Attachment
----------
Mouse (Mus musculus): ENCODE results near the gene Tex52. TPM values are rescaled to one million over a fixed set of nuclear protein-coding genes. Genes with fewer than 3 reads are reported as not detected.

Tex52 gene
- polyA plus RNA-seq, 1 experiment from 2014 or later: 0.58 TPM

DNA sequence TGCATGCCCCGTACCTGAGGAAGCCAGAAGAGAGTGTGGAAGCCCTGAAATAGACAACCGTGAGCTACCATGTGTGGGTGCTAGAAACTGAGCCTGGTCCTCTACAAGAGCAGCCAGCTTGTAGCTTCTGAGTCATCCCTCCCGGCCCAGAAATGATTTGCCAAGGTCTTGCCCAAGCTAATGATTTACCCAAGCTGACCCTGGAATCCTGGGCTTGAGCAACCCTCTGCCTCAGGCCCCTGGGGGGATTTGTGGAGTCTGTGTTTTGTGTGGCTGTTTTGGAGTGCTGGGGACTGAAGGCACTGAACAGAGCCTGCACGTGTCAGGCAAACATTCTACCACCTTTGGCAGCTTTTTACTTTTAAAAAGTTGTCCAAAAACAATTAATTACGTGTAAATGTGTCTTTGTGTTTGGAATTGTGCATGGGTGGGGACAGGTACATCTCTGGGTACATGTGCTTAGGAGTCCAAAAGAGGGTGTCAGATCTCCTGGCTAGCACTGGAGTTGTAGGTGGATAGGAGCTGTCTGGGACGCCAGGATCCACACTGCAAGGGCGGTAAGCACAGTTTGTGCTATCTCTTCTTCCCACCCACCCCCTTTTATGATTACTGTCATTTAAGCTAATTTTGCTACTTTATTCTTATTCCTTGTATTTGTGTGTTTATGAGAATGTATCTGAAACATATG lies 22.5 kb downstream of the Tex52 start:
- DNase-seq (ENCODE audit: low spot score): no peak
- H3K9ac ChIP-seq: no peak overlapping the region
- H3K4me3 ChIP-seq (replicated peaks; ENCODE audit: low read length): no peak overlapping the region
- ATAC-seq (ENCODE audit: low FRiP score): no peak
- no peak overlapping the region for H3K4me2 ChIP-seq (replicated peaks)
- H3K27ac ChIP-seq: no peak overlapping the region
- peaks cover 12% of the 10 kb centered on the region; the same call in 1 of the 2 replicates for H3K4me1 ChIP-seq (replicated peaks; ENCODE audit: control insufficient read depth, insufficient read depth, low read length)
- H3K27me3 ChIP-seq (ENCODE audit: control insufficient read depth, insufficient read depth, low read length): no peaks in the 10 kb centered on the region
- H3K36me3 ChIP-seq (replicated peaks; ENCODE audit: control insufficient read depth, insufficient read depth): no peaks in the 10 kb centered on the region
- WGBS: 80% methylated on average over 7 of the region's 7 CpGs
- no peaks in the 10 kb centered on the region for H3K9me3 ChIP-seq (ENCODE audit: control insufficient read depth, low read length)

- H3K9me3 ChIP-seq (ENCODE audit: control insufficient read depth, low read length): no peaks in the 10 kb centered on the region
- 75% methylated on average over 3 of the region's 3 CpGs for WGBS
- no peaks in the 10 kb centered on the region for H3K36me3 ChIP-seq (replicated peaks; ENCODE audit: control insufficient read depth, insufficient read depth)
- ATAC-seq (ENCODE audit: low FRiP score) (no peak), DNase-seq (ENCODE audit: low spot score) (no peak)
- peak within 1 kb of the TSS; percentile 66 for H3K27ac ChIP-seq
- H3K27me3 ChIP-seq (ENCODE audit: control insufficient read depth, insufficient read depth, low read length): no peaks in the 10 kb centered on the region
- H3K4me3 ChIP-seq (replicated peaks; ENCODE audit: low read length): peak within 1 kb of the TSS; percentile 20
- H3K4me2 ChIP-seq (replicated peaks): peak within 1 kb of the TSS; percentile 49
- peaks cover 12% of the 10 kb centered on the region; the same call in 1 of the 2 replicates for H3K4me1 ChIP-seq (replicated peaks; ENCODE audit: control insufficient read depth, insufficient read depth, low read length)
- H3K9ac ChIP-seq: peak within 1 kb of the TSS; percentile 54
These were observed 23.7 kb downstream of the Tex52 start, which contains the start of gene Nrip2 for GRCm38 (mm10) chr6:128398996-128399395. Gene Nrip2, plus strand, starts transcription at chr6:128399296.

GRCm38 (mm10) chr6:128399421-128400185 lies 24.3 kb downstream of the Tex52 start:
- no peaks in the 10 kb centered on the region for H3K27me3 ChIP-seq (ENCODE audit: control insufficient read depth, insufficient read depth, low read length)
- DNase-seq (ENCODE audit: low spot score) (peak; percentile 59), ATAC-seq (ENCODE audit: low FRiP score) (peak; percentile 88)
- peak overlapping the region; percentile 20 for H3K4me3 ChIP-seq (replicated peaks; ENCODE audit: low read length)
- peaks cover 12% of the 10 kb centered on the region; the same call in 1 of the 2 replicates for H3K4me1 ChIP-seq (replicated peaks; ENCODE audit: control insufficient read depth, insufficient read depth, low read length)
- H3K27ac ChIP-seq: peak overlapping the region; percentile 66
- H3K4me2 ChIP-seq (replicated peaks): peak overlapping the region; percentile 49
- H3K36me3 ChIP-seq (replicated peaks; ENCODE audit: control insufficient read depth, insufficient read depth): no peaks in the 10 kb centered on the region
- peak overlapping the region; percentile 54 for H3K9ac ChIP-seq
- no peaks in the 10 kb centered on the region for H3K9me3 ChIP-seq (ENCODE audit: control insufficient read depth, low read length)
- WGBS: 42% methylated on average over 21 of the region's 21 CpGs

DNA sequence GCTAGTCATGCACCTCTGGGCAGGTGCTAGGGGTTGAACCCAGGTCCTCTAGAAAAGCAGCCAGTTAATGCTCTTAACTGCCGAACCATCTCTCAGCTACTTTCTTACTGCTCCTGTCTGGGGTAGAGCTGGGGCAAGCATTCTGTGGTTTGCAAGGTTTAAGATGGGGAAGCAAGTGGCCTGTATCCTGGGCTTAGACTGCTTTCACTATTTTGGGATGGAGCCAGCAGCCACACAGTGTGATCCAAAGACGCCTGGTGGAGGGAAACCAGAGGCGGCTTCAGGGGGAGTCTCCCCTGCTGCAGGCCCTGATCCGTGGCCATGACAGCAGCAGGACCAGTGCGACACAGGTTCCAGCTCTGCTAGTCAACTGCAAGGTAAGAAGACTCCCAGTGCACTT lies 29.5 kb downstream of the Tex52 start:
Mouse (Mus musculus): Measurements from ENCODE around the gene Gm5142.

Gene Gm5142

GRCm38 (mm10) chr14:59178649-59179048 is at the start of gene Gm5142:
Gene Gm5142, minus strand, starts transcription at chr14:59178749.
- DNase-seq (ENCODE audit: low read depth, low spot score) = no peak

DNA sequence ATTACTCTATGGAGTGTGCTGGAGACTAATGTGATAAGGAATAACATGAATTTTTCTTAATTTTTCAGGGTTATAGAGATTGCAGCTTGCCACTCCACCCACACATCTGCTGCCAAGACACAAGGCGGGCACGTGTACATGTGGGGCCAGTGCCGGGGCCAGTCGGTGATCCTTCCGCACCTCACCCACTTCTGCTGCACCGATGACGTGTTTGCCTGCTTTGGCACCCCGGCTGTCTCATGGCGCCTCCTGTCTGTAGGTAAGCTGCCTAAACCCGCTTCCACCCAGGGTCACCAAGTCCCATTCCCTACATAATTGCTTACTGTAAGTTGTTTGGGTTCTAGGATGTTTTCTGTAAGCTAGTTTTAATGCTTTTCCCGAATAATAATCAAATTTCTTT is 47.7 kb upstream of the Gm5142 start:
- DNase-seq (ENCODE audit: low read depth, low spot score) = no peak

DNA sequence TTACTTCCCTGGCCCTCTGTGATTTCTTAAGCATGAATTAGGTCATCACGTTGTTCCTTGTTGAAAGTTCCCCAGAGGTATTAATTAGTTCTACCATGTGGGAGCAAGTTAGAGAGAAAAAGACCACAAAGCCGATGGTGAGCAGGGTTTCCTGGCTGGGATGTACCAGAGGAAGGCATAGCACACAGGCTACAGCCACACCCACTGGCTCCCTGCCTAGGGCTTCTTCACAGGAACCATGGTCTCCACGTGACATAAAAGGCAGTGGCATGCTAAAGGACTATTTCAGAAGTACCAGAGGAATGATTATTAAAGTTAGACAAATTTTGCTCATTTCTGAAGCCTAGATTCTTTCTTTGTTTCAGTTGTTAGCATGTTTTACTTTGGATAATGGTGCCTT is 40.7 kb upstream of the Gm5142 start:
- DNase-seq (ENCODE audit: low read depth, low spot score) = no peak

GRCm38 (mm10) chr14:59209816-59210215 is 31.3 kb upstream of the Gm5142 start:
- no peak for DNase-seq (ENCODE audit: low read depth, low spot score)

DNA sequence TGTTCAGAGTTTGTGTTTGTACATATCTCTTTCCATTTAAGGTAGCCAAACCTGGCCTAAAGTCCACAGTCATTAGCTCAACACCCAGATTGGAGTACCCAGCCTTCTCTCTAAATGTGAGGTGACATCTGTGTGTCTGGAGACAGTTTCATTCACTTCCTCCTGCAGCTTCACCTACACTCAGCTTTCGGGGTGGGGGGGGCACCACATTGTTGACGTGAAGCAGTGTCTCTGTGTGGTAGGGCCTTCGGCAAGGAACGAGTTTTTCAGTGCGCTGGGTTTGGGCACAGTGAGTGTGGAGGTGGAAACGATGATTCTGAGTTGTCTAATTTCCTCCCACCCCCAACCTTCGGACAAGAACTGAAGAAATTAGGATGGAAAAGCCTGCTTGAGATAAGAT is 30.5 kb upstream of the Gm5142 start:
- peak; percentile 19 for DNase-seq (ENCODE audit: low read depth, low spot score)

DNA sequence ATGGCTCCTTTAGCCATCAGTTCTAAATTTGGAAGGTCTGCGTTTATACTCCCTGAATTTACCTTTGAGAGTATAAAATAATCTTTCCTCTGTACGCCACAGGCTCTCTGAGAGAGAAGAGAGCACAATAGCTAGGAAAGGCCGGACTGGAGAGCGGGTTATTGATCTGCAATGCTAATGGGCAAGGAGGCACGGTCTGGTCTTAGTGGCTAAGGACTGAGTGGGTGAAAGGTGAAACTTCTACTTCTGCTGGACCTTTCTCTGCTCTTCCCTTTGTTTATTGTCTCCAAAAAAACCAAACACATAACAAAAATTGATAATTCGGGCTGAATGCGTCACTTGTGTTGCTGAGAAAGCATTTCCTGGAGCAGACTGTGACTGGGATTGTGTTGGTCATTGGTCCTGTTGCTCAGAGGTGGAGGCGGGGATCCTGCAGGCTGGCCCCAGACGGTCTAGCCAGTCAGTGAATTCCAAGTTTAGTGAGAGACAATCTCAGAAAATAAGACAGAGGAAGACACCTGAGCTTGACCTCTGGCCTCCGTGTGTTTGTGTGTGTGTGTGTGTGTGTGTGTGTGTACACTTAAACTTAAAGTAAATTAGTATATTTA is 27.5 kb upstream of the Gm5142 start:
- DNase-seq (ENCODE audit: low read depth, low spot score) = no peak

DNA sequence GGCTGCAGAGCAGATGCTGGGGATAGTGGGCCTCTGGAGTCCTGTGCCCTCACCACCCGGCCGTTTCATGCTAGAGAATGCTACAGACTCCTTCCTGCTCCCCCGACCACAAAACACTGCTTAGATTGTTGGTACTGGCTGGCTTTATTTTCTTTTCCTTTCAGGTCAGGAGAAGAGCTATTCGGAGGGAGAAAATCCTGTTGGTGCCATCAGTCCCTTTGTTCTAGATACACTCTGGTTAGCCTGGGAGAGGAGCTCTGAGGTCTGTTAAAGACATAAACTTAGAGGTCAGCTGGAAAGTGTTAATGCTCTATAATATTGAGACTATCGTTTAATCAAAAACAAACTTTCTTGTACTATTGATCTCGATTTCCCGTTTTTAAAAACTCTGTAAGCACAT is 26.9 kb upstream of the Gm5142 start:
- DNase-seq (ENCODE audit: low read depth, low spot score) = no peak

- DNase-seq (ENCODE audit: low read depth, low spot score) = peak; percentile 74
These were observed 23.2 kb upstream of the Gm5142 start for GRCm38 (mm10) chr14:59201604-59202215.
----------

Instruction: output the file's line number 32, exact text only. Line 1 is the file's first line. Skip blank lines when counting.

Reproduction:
- H3K27ac ChIP-seq: peak overlapping the region; percentile 66